excerpt is from page xx of the Introduction

At this point, it’s time to make a confession. I’ve little interest in the history of feminism—past, present or any projected future. This is a ramble to a place I wanted to show you, in hopes you might be pleased with the destination as much as the journey.

Religious mysticism has its own history too. There’s a point where it intersects with the possibilities of women’s freedom.

The Beguine movement corresponds to a new age of Christianity, the age of rights wrenched from the feudal system: freedom of trade, communal franchises and, as a consequence, a certain personal religious independence. This was especially the case in the Rhine Valley where the densely populated towns and trade expansion favored the spread of ideas which in those days were, first and foremost, religious ideas. We see another facet of this freedom when we consider the case of many women of noble or bourgeois origin, desirous of dedicating themselves to God. As they were unable to join religious orders, for lack of sufficient dowry or of noble origin, and also on account of the growing refusal of the religious orders to open new convents to satisfy the ever-increasing number of vocations, these women were obliged to adopt a semi-religious life. In other words, they devoted themselves to a life of asceticism, prayer, and work, but without pronouncing perpetual vows. And so the creation of the Beguinages helped to solve the serious problem of the fate of unmarried women (Frauenfrage) who, in aristocratic milieux could not take up an occupation, as could those of the lower classes. These few indications illustrate the fact that the movement of the women of the Middle Ages—as other movements of that period—is to be explained by factors that are indissociably religious, social, and economic.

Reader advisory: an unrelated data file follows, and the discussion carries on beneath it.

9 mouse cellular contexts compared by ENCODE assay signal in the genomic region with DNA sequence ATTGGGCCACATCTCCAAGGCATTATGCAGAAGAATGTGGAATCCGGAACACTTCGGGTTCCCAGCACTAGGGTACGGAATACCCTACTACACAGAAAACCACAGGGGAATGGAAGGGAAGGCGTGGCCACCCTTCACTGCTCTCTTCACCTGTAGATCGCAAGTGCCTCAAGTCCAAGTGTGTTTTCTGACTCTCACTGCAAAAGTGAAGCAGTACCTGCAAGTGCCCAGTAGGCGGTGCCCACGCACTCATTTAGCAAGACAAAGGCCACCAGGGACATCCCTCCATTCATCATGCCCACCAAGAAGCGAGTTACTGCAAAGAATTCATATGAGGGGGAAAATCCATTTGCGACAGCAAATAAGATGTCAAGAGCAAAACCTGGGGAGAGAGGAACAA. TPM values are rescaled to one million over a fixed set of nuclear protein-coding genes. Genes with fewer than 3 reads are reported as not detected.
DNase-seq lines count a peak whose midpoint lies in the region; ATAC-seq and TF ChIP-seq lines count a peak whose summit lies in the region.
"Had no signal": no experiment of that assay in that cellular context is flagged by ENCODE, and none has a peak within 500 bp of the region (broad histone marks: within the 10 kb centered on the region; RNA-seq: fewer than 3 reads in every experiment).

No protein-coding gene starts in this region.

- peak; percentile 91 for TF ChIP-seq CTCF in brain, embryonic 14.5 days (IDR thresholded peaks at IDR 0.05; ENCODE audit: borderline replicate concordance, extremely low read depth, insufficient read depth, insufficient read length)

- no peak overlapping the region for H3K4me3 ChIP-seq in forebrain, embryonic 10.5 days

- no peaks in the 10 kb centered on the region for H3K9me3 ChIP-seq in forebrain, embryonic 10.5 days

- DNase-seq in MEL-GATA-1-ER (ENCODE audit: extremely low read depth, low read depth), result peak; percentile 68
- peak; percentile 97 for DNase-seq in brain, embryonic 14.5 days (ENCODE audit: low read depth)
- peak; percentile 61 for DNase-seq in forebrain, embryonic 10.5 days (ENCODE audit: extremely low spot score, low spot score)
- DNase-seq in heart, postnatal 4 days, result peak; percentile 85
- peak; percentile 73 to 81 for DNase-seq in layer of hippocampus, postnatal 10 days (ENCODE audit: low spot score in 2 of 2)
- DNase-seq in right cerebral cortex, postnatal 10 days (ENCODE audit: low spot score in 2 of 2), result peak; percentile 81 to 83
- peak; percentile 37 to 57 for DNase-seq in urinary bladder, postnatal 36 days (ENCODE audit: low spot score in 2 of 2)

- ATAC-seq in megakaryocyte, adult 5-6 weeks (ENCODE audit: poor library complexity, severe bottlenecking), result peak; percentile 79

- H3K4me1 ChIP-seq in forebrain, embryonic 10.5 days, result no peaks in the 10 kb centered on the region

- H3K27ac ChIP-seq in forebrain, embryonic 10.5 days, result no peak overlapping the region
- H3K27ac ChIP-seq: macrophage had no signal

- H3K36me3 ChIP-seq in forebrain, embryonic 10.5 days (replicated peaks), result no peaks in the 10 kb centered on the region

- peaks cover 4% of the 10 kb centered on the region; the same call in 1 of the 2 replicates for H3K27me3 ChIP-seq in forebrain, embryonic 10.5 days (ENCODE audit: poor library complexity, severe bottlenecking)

These women went their own way, sometimes living in shared accommodation, sometimes going alone. Some of them wrote exquisite poems and visions, in the vernacular tongue, defying the Church’s insistence on Latin for all religious purposes. As to how they lived their day-to-day lives, I know very little. I guess scholars do their best to piece it together.

I hope to give a glimpse of their writings in another post. What’s clear is that women found a path to spiritual ecstasy beyond the world of men, whether taken as a collective noun for human beings or specifically males. Here’s the title of a manuscript by Margarite Porete:

The Mirror of Simple Annihilated Souls who only Dwell in the Will and Desire of Love

In 1310 she was burned at the stake as a relapsed heretic. Teresa of Avila, three centuries later, was made into a saint. In her autobiography, she describes an angel visitation:

I saw in his hand a long spear of gold, and at the iron’s point there seemed to be a little fire. He appeared to me to be thrusting it at times into my heart, and to pierce my very entrails; when he drew it out, he seemed to draw them out also, and to leave me all on fire with a great love of God. The pain was so great, that it made me moan; and yet so surpassing was the sweetness of this excessive pain, that I could not wish to be rid of it. The soul is satisfied now with nothing less than God. The pain is not bodily, but spiritual; though the body has its share in it. It is a caressing of love so sweet which now takes place between the soul and God, that I pray God of His goodness to make him experience it who may think that I am lying.

A century later, Bernini was commissioned to design a family chapel, complete with an altarpiece inspired by Teresa’s vision:

In mysticism one can trace an urge to surrender oneself (body and soul) to a powerful force. In women this is an instinct, to the chagrin of certain feminist ideals. I don’t know what Germaine Greer said in her famous book, but it’s apparent that female mystics took the strenuous path, finding ecstatic union, body and soul, without succumbing to the need for a man in their life.

How does this tie up with “housewifery”? I’m not sure. Comments welcome.

5 thoughts on “Housewifery”

  1. Replying to my own question, I seem to have got confused somewhere, conflating “housewifery” with marriage vows, especially “to have and to hold”. The OED doesn’t support this at all.
    This is not an apology!

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  2. My mother, long ago, had a a red zippered wallet with elastic hoops for needles, cotton reels, wool strands, thimble, seam ripper, scissors, and pockets for buttons and poppers and other assorted items to repair anything anywhere. She called it a ‘housewife’. Pronounced ‘huzzif’. She had no cooking skills at all when she married, and learned from my father, whose mother had died when he was nine and whose older sisters made sure he did his full part in the house.